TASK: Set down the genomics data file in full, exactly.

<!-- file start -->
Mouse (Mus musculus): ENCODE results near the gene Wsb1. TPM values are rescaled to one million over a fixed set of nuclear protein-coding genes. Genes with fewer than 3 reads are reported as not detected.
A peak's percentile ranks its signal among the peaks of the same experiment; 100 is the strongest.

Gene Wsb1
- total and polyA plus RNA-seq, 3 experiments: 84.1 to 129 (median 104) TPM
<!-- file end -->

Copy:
Mouse (Mus musculus): ENCODE results near the gene Wsb1. TPM values are rescaled to one million over a fixed set of nuclear protein-coding genes. Genes with fewer than 3 reads are reported as not detected.
A peak's percentile ranks its signal among the peaks of the same experiment; 100 is the strongest.

Gene Wsb1
- total and polyA plus RNA-seq, 3 experiments: 84.1 to 129 (median 104) TPM